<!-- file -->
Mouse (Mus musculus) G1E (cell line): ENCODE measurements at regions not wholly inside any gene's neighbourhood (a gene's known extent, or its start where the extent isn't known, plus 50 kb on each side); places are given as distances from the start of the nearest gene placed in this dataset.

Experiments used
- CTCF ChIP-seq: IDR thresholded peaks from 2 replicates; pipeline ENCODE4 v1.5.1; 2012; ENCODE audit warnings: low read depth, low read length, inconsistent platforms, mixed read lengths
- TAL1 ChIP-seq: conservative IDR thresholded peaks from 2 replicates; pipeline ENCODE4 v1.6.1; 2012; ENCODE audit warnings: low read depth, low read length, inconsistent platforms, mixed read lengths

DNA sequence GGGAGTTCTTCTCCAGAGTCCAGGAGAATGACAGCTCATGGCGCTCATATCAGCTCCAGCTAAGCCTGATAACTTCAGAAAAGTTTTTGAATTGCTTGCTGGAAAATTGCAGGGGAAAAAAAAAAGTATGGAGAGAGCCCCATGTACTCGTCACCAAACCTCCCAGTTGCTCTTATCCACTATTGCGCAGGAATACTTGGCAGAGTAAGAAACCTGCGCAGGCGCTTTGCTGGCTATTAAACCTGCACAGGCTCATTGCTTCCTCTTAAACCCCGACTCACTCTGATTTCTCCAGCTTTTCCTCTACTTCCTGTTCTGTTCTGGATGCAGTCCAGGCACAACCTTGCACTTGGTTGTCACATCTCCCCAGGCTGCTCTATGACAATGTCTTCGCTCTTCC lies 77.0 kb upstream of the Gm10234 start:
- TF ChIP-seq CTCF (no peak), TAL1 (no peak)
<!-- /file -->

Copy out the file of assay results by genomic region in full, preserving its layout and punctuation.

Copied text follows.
Mouse (Mus musculus) G1E (cell line): ENCODE measurements at regions not wholly inside any gene's neighbourhood (a gene's known extent, or its start where the extent isn't known, plus 50 kb on each side); places are given as distances from the start of the nearest gene placed in this dataset.

Experiments used
- CTCF ChIP-seq: IDR thresholded peaks from 2 replicates; pipeline ENCODE4 v1.5.1; 2012; ENCODE audit warnings: low read depth, low read length, inconsistent platforms, mixed read lengths
- TAL1 ChIP-seq: conservative IDR thresholded peaks from 2 replicates; pipeline ENCODE4 v1.6.1; 2012; ENCODE audit warnings: low read depth, low read length, inconsistent platforms, mixed read lengths

DNA sequence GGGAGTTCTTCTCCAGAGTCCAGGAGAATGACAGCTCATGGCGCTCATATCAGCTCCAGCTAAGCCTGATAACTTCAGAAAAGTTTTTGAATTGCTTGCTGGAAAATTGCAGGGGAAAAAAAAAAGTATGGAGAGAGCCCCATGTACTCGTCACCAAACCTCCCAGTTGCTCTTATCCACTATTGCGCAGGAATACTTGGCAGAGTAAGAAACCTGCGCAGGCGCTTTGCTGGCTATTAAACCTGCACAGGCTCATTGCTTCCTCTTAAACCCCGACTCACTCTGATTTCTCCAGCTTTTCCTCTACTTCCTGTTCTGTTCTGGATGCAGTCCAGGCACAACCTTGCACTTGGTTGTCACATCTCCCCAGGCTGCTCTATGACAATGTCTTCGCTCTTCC lies 77.0 kb upstream of the Gm10234 start:
- TF ChIP-seq CTCF (no peak), TAL1 (no peak)